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M. J. Page
University College London
PhysicsAstronomyGamma-ray burstAstrophysicsGalaxy
433Publications
52H-index
10.3kCitations
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Sky surveys produce enormous quantities of data on extensive regions of the sky. The easiest way to access this information is through catalogues of standardised data products. {\em XMM-Newton} has been surveying the sky in the X-ray, ultra-violet, and optical bands for 20 years. The {\em XMM-Newton} Survey Science Centre has been producing standardised data products and catalogues to facilitate access to the serendipitous X-ray sky. Using improved calibration and enhanced software, we re-reduce...
#1A. Y. LienH-Index: 17
#2S. D. BarthelmyH-Index: 1
Last. S. B. CenkoH-Index: 20
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#1S. D. BarthelmyH-Index: 1
Last. S. B. CenkoH-Index: 20
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Aims. We aim to investigate and characterise the photoionised X-ray emission line regions within NGC 7469. Methods. We apply the photoionisation model, PION, within the spectral fitting code SPEX to analyse the 640 ks RGS spectrum of NGC 7469 gathered during an XMM-Newton observing campaign in 2015. Results. We find the emission line region in NGC 7469 to be multiphased, consisting of two narrow components with ionisation parameters of \log \xi = 0.4and 1.6. A third, broad emission component,...
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#1P. A. EvansH-Index: 36
#2J. A. KenneaH-Index: 35
Last. Simone CampanaH-Index: 97
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#1Takanori SakamotoH-Index: 52
#2S. D. BarthelmyH-Index: 1
Last. S. B. CenkoH-Index: 30
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#1R. J. Ivison (Edin.: University of Edinburgh)H-Index: 54
#1Rob Ivison (Edin.: University of Edinburgh)H-Index: 111
Last. U. Dudzevičiūtė (Durham University)H-Index: 6
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HATLAS J084933.4+021443 was identified as a dusty starburst via its rest-frame far-infrared (far-IR) emission. Multi-frequency imaging and spectroscopy revealed a cluster of four dusty galaxies at z = 2.41, covering 80 kpc. Here, we use ALMA to confirm a more distant, fifth protocluster member, and present X-ray and rest-frame optical imaging spectroscopy of the brightest, an unlensed hyperluminous IR galaxy (HyLIRG). The data reveal broad Hα and bright [N II] lines, and bright X-ray emission, c...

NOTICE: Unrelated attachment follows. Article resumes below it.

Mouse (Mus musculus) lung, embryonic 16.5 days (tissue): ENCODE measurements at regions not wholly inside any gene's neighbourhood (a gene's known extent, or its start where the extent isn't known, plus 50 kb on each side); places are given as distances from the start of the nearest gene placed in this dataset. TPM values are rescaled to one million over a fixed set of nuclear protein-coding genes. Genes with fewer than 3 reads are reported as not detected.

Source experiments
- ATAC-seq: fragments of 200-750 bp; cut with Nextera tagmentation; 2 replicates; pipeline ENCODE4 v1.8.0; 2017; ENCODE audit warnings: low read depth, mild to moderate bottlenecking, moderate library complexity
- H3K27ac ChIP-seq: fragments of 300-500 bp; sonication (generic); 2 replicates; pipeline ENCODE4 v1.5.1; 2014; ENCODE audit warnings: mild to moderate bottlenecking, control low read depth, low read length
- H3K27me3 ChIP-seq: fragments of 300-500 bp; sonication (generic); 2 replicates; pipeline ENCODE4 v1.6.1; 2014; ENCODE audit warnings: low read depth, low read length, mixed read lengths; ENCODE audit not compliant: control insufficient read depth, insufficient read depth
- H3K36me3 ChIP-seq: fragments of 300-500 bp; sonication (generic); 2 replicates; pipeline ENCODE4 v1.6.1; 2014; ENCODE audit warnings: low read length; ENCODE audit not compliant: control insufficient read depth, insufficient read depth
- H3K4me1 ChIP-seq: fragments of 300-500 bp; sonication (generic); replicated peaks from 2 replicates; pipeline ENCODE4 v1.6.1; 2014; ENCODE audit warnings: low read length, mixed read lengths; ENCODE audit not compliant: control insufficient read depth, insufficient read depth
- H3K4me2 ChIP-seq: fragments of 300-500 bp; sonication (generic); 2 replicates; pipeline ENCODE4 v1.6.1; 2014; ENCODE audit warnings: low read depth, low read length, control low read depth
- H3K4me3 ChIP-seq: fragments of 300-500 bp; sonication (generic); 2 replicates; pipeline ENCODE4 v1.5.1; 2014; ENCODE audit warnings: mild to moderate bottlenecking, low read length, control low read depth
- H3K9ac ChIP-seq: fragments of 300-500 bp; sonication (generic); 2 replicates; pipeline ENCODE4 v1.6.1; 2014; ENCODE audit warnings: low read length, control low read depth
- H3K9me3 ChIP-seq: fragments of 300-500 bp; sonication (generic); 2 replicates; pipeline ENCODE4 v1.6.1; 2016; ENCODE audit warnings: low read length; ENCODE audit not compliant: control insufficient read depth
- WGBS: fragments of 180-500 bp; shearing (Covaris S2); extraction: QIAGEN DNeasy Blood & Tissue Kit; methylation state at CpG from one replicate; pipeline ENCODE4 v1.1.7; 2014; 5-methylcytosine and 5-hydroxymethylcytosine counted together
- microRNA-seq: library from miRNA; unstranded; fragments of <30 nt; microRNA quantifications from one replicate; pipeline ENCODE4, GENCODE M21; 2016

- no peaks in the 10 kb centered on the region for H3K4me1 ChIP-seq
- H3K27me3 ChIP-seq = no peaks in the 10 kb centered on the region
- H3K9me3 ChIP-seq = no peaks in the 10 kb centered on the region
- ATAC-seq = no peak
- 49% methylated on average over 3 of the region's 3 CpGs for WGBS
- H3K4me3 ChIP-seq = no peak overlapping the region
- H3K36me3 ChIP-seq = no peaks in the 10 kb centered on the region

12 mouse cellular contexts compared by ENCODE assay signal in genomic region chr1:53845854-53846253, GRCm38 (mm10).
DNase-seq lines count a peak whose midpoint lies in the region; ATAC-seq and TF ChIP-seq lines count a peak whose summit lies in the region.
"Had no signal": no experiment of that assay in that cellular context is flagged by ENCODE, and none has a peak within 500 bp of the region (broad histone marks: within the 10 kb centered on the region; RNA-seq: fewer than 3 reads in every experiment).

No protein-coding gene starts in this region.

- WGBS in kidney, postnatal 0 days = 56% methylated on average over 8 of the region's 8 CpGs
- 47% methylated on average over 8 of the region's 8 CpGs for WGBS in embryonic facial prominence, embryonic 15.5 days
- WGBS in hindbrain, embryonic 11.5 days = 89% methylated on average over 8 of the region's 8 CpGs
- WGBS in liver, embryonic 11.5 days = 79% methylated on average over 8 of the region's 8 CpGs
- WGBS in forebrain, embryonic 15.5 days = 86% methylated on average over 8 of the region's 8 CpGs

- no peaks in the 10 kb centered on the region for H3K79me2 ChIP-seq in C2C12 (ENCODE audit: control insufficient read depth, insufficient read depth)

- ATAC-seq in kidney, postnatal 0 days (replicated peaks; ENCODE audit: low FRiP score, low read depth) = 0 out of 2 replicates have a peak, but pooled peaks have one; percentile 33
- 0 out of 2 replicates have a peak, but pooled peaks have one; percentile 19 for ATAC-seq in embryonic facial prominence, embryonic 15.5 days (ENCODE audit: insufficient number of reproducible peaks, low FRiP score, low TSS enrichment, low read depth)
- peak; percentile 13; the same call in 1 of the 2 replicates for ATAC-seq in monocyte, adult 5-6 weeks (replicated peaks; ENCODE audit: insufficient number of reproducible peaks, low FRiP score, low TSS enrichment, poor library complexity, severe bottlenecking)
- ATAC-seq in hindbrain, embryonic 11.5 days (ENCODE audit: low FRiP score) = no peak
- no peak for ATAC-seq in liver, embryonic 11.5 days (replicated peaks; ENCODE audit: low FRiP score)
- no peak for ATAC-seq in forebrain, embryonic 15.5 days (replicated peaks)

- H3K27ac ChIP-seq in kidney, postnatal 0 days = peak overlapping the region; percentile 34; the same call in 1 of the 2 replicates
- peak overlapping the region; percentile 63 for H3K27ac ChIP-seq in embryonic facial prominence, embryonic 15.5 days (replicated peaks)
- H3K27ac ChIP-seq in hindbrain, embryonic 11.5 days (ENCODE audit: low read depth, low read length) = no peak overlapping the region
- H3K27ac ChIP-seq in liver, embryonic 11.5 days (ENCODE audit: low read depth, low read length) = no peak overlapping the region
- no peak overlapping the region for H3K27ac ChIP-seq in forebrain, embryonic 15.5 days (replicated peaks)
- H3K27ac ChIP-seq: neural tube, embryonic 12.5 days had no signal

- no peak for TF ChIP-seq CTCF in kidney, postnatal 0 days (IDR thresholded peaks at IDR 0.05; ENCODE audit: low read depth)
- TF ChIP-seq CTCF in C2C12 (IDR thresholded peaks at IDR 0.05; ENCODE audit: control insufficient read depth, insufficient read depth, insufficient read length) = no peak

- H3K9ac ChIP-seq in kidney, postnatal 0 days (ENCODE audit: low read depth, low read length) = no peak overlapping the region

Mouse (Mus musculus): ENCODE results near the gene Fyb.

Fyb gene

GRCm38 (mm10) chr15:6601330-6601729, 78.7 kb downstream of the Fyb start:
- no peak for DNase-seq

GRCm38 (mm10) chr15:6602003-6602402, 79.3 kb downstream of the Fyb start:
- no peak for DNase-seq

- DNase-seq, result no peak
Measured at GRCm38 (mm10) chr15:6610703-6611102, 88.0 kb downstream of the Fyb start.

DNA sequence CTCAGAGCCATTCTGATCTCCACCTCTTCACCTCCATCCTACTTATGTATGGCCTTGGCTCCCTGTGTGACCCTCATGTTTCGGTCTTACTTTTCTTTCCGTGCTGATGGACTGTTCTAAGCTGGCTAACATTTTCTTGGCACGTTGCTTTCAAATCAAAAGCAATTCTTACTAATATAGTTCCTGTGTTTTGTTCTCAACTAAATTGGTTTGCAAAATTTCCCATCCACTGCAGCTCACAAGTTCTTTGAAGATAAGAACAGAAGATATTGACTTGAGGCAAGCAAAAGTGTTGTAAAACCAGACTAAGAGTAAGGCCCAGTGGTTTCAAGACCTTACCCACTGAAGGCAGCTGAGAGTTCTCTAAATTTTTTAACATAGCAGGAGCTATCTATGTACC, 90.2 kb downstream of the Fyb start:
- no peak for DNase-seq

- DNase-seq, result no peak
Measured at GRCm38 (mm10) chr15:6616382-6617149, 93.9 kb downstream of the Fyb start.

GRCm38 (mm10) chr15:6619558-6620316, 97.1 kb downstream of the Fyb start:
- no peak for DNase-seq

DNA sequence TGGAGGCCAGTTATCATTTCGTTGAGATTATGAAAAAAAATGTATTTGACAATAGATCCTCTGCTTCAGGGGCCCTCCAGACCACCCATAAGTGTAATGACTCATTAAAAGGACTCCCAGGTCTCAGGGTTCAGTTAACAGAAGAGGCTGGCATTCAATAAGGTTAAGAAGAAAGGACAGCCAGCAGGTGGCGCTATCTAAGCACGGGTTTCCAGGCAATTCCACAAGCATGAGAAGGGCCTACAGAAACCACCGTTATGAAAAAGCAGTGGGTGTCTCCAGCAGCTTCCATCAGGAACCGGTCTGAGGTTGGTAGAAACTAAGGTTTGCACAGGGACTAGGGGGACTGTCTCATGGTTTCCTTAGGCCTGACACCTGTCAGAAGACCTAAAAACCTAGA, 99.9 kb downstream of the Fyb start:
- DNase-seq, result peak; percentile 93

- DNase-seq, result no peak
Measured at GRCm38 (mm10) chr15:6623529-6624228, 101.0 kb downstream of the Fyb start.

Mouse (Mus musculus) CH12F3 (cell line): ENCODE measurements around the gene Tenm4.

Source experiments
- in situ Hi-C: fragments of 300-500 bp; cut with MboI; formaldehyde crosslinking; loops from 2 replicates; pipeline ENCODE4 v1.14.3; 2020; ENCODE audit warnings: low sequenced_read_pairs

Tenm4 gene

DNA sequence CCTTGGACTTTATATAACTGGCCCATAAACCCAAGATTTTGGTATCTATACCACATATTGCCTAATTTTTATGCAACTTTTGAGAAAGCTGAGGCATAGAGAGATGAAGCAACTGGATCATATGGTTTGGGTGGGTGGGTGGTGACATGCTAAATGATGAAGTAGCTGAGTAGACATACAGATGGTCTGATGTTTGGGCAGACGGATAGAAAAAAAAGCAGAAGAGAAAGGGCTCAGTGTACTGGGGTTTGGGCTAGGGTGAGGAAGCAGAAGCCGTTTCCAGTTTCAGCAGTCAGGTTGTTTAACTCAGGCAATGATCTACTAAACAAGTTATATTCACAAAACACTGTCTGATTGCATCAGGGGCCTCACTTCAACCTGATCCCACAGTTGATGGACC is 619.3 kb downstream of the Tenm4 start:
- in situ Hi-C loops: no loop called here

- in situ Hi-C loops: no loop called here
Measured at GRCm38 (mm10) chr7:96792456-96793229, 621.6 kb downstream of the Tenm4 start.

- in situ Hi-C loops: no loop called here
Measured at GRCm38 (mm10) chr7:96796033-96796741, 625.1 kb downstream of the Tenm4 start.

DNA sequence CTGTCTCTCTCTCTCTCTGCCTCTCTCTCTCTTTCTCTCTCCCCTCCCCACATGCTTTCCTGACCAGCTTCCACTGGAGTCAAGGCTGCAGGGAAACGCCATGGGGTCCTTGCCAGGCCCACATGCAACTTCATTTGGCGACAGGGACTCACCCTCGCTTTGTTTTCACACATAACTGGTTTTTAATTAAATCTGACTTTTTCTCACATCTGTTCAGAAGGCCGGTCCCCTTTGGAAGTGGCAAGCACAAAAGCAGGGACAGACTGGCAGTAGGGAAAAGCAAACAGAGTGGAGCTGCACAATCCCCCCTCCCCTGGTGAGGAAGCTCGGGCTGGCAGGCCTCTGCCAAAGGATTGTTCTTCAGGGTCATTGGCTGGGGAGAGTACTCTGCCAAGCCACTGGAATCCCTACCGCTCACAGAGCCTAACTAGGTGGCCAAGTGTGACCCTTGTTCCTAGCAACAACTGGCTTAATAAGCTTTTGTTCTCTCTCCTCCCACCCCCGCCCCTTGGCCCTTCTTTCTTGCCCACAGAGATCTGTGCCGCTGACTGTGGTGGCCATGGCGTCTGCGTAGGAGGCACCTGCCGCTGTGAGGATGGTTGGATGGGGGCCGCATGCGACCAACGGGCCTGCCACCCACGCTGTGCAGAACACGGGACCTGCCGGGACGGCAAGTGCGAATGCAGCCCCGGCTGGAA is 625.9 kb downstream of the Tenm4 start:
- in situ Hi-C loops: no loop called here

1 CitationsSource
#1S. R. Oates (Warw.: University of Warwick)H-Index: 23
#2Sara Motta (University of Oxford)H-Index: 22
Last. Danny Steeghs (Warw.: University of Warwick)H-Index: 22
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The black-hole binary, V404 Cyg, went into outburst in June 2015, after 26 years of X-ray quiescence. We observed the outburst with the Neil Gehrels Swift observatory. We present the optical/UV observations taken with the Swift Ultra-Violet Optical Telescope, and compare them with the X-ray observations obtained with the Swift X-ray telescope. We find that dust extinction, affecting the optical/UV, does not correlate with absorption due to neutral hydrogen, which affects the X-ray emission. We s...
1 CitationsSource
#1A. Y. LienH-Index: 17
#2S. D. BarthelmyH-Index: 1
Last. S. B. CenkoH-Index: 20
view all 40 authors...
#1M. J. Page (UCL: University College London)H-Index: 52
#2S. R. Oates (Warw.: University of Warwick)H-Index: 23
Last. Peter W. A. Roming (SwRI: Southwest Research Institute)H-Index: 9
view all 9 authors...
We examine the the emission from optically bright gamma-ray burst (GRB) afterglows as the Ultraviolet and Optical Telescope (UVOT) on the Neil Gehrels Swift Observatory first begins observing, following the slew to target the GRB, while the pointing of the Swift satellite is still settling. We verify the photometric quality of the UVOT settling data using bright stars in the field of view. In the majority of cases we find no problems with the settling exposure photometry, but in one case we exci...
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